A Dennis, chuala mé "Muir Meann" fiú amháin sa teach sa mbaile ach is
fianaise sin maidir le daoine meánaosta seachas leis an mheánaois!
The evidence is probably incomplete rather than negative in an absolute
sense so it will be interesting to see what the editors of the LOCUS project
decide when they come to the letter M. Inclusion but with question marks
scattered around the place? As far as I know (but I don't know), its a case
of "b'fhéidir gurbh ea agus seacht mb'fhéidir nárbh ea" (or vice versa??).
"Muir Éireann" seems to have replaced "Muir Meann" in the official usage
again in the late twentieth century, so there is probably an opinion
somewhere on the "balance of the b'fhéidireachaí" which has since been
Apart from where the DIL references might lead you, I don't know where you
will find literature on this matter. One other possible lead - if you get a
hold of the Festschrift for Patrick Ford you might follow references in
Anders Ahlquist's contribution there to previous work on the poem "Is acher
an gaíth anocht" which contains "réimm mora mind". It is the location of
"Lothlind" only which concerns AA in that article (I think) but, as far as I
remember, he refers to previous discussions (ag Ó hUaithne?) concerning the
author's probable location and that earlier material might include some
discussion of the "réimm mora mind". Carney doesn't go into it in Medieval
Irish Lyrics. The poem is also in Greene and O'Connor's Golden Treasury
(which I don't have to hand), you might find something there. Poem is from
the St Gall Priscian and to be found in Thesaurus ii, p. 290 also.
On a different tack, is there anything from Welsh sources or e.g. in the
Lives of criss-crossing saints connected with Finnian, David et al?
Gabh mo leithscéal ach is beagán eolais ar an gceist atá agam seachas fios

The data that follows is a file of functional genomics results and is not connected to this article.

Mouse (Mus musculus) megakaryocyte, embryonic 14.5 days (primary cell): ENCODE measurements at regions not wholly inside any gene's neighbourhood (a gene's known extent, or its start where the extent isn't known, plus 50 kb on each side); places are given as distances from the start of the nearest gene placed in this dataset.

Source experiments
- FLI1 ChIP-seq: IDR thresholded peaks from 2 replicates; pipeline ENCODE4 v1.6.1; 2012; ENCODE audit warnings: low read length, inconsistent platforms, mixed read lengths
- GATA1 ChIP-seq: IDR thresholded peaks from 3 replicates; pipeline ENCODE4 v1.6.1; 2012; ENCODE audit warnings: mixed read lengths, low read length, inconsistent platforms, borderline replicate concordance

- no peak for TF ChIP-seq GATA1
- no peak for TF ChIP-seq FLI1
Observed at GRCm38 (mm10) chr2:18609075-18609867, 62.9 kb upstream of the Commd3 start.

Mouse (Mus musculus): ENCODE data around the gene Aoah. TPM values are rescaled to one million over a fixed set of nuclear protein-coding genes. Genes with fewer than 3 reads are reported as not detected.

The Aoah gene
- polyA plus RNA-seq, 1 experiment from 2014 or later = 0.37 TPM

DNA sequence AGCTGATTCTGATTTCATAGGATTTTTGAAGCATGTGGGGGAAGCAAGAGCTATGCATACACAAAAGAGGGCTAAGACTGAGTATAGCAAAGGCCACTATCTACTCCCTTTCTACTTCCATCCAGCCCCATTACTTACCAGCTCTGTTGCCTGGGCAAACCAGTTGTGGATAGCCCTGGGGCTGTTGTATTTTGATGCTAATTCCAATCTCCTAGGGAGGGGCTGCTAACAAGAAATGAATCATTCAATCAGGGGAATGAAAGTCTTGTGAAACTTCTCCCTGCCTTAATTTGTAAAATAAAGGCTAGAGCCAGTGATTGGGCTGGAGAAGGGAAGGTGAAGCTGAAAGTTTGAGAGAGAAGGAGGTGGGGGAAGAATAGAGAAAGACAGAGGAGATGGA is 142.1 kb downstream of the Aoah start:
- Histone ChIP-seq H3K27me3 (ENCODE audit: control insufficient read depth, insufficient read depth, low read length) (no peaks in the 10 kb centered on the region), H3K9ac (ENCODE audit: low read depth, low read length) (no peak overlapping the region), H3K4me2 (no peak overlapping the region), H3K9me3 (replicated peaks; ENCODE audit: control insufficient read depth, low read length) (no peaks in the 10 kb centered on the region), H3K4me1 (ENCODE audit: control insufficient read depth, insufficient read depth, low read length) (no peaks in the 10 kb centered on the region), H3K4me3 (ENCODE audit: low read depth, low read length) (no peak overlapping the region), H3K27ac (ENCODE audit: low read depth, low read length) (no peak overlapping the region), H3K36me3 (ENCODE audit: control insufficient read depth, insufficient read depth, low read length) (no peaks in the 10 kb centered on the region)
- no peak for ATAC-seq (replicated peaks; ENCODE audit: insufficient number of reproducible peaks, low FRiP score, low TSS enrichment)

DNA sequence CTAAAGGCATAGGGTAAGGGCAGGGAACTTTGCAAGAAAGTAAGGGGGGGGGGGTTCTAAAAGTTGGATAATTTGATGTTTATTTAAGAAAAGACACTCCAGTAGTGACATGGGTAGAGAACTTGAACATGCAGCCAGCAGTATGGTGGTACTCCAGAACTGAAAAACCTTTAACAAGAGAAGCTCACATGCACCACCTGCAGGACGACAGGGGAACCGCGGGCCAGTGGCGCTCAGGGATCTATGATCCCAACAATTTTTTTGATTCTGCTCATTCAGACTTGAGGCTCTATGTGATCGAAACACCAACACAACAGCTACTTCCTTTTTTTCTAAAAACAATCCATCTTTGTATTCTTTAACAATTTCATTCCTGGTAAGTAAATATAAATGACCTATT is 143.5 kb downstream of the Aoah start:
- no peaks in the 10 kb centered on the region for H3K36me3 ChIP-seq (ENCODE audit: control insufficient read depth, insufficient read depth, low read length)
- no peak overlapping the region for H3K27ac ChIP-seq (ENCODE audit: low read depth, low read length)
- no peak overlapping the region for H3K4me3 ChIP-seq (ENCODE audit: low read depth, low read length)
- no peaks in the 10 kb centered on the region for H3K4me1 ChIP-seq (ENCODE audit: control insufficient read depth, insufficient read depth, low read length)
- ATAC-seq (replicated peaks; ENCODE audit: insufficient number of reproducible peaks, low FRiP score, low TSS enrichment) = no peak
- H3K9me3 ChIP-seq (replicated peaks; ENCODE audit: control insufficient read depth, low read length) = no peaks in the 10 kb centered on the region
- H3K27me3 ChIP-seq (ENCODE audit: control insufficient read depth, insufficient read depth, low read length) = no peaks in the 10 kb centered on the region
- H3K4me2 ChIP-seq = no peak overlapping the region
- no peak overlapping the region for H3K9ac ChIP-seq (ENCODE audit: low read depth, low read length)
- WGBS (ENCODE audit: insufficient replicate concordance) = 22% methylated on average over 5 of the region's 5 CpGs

On 17/12/2005 02:24, "Dennis King" <[log in to unmask]> wrote:
> Micheál wrote:
>> Some references where "muir menn" may have referred to that body of
>> are given as the last paragraph of the DIL entry for 1 menn.
> GRMA! Feicim anois go bhfuil "An Mhuir Mheann, the Irish Sea"
> in FGB. An bhfaca tú an t-ainm sin ar léarscáil riamh? Deir
> DIL gur "common epithet of the sea" a bhí ann, rud atá éasca
> a thuiscint: an mhuir ghlé. Ach an raibh sé riamh ina áitainm
> sa tseanlitríocht? An sampla is láidre den úsáid seo in DIL,
> de réir dealraimh, ná:
> do thuind mara mind 'of the Irish Sea' Met. Dind. iii 122
> Seo an rann iomlán ó "Dún Crimthaind":
> Tucus lenid Loga luind
> dom thír do thuind mara mind;
> sechis ór forloiscthe fland
> rofuacht ó hall cota hind.
> D'aistrigh Edward Gwynn mar seo é:
> I brought the shirt of fierce Lug
> to my country from the water of the Irish sea;
> all of refined red gold,
> that was inwoven from bridle to head.
> Ach an raibh údarás ar bith aige "Irish sea" a thabhairt air?
> Is féidir gurb í Muir Éireann a bhí i gceist anseo de facto,
> ach ceapaim go mbeadh "from the wave of the/a limpid sea"
> níos cruinne sa chás seo. Do bharúil?
> (Dála an scéil, is maith liomsa "the stammering sea"!)